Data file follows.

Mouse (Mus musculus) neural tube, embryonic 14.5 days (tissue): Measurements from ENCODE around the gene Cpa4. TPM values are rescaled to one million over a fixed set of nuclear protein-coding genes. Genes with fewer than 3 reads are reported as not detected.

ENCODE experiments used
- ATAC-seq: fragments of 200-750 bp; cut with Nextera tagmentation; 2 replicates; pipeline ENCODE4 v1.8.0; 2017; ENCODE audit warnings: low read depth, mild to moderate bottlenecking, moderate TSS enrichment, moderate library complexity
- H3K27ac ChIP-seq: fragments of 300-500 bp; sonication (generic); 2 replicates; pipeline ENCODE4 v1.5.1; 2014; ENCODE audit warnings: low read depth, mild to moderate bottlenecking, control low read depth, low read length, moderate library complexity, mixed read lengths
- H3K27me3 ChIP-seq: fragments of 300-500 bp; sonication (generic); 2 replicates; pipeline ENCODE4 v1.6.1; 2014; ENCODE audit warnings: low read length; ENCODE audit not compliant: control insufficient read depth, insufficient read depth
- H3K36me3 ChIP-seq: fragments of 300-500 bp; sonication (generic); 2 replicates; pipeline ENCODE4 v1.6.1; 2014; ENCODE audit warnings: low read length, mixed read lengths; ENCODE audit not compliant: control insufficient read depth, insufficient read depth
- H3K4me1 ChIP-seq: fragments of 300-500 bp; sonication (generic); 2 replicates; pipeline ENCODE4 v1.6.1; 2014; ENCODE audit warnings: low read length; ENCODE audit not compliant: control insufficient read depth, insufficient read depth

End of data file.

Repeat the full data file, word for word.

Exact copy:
Mouse (Mus musculus) neural tube, embryonic 14.5 days (tissue): Measurements from ENCODE around the gene Cpa4. TPM values are rescaled to one million over a fixed set of nuclear protein-coding genes. Genes with fewer than 3 reads are reported as not detected.

ENCODE experiments used
- ATAC-seq: fragments of 200-750 bp; cut with Nextera tagmentation; 2 replicates; pipeline ENCODE4 v1.8.0; 2017; ENCODE audit warnings: low read depth, mild to moderate bottlenecking, moderate TSS enrichment, moderate library complexity
- H3K27ac ChIP-seq: fragments of 300-500 bp; sonication (generic); 2 replicates; pipeline ENCODE4 v1.5.1; 2014; ENCODE audit warnings: low read depth, mild to moderate bottlenecking, control low read depth, low read length, moderate library complexity, mixed read lengths
- H3K27me3 ChIP-seq: fragments of 300-500 bp; sonication (generic); 2 replicates; pipeline ENCODE4 v1.6.1; 2014; ENCODE audit warnings: low read length; ENCODE audit not compliant: control insufficient read depth, insufficient read depth
- H3K36me3 ChIP-seq: fragments of 300-500 bp; sonication (generic); 2 replicates; pipeline ENCODE4 v1.6.1; 2014; ENCODE audit warnings: low read length, mixed read lengths; ENCODE audit not compliant: control insufficient read depth, insufficient read depth
- H3K4me1 ChIP-seq: fragments of 300-500 bp; sonication (generic); 2 replicates; pipeline ENCODE4 v1.6.1; 2014; ENCODE audit warnings: low read length; ENCODE audit not compliant: control insufficient read depth, insufficient read depth